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View Diary: Living With Autism/Aspergers w/FAQ (174 comments)

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  •  Or similarly... (2+ / 0-)
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    Cassandra Waites, Lucy Montrose
    A wife may feel she's being supportive because she hugs, makes love to, and is a confidante for her husband; but he may have a different definition of supportive. He may not feel his wife is truly supportive unless she quits her job and has children (if she doesn't have any).

    Or an aspie may think she's being perfectly supportive by talking things through, but her significant other may expect physical contact. Or the aspie may be physically cuddly, while the NT expects the words "I love you" to go with it.

    I've seen this sort of dynamic repeatedly in interactions between NT parents and autistic kids: the child clearly trying to show affection, while the parent doesn't notice the affection because it's not in the form they expect.

    •  asdf (0+ / 0-)

      These are different definitions of what's important to each of us-- NOT indications of one's neurological state.

      We have pathologized differences in communication style, for the sake of simplicity and quick decision making, which our society keeps telling us is good for our neurological happiness.

      Sounds like the NT parent in your scenario is pretty tone-deaf themselves! They can conceive of only one way, or a narrow repertoire of ways, of showing affection. And I thought that lack of range of emotional expression was something only auties/aspies did... [/sarcasm]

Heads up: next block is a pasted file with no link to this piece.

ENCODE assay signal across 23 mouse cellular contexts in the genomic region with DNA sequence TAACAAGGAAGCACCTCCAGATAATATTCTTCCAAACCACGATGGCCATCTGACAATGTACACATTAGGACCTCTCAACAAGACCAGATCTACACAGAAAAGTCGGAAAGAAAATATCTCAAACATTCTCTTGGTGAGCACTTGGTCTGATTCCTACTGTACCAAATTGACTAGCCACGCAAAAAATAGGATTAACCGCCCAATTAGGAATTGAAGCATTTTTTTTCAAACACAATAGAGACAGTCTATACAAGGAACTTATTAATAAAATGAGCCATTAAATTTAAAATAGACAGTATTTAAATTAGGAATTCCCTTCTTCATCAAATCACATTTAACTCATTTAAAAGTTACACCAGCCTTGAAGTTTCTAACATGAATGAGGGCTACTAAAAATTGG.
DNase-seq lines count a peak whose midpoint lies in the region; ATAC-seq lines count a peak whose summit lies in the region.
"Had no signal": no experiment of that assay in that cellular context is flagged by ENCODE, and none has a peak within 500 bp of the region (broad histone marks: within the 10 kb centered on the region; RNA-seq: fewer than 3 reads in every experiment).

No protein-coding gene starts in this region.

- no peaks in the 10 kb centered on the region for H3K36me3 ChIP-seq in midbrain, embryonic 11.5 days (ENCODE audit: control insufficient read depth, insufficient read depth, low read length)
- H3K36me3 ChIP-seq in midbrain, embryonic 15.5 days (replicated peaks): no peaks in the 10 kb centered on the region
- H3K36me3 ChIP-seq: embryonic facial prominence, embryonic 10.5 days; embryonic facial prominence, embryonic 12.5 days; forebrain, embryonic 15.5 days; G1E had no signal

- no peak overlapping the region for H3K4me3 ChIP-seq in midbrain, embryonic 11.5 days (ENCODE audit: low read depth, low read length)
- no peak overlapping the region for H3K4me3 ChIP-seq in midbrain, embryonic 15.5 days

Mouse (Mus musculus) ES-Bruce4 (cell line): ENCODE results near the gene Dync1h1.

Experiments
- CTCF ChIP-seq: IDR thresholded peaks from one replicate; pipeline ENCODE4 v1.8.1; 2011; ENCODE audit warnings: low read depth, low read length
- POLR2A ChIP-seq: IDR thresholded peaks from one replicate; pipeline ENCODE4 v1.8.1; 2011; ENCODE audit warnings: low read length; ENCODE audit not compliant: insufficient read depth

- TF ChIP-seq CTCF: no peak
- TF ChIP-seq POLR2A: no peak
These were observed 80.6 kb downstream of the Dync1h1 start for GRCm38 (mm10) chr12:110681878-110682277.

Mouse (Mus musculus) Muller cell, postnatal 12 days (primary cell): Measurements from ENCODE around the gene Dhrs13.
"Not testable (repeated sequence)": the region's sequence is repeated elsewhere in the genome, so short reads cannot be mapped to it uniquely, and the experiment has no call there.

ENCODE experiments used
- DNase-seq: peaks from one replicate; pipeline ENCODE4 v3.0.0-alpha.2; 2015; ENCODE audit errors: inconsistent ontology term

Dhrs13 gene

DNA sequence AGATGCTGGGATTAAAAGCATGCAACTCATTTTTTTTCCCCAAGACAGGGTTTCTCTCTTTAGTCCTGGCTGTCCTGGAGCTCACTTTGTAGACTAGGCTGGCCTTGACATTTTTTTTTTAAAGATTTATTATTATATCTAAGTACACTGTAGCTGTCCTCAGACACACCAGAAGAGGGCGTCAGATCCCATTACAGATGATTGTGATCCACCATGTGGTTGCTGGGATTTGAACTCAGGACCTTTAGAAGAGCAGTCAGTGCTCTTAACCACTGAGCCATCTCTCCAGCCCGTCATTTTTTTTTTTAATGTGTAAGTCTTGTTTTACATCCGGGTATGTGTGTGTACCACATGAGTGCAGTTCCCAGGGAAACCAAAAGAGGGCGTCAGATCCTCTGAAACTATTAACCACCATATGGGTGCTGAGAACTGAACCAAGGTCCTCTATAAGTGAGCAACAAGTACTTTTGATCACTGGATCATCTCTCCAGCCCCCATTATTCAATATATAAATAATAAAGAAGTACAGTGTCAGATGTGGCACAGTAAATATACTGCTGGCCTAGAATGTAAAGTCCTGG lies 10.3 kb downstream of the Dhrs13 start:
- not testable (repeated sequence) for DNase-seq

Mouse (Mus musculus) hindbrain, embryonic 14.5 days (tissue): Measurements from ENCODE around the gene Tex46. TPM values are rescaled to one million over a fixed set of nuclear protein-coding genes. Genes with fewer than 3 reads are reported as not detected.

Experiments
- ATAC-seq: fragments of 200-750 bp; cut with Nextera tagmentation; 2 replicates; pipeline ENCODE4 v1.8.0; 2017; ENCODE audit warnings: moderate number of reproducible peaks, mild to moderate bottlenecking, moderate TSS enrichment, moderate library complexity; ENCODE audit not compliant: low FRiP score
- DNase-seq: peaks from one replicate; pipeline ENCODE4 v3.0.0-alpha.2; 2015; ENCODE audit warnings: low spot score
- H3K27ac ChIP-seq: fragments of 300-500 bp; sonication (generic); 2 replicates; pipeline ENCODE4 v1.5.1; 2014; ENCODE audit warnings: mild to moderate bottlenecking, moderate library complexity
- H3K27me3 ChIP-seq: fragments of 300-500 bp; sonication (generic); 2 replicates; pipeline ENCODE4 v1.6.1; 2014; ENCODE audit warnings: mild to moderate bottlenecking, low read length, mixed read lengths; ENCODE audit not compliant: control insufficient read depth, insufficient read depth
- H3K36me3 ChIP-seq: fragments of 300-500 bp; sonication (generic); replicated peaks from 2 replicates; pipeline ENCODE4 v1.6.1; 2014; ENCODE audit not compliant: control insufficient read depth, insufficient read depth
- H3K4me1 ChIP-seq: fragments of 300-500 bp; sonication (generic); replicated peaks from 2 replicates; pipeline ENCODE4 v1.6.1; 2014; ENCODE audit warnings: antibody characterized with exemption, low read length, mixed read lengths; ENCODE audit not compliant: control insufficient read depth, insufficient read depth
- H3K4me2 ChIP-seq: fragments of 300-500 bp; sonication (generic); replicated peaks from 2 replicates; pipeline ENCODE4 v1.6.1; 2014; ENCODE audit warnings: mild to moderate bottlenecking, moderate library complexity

The whole thing is a crock, designed to prevent normal engagement of human differences, and prevent questioning of our increasingly coercive and intrusive society. Those with AS kids are going to get mad at me here, but I don't think they'd argue that attempting to put a stamp on a person's neurology is going to do nothing to address our real problems, or address the glitches and bumps inherent in ALL relationships.

      Real Democrats don't abandon the middle class. --John Kerry

      by Lucy Montrose on Tue Jul 28, 2009 at 11:20:56 AM PDT

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      •  Have you heard of the social theory of disability (3+ / 0-)
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        wmc418, codeman38, Lucy Montrose sort of explains why some of us are talking in the terms we are.  I think several of us would refuse the terms "disease" or "treatment" and would say that many "neurotypical" people have things they are unable to do (they can't hyperfocus?  they can't concentrate well enough to go through a complex math proof or accounting problem perfectly?  they can't write computer code accurately first time?  they can't say exactly what they mean or draft contracts or legislation carefully?) which in the right social context would become real disabilities.

        -5.63, -8.10. Learn about Duverger's Law.

        by neroden on Tue Jul 28, 2009 at 04:58:36 PM PDT

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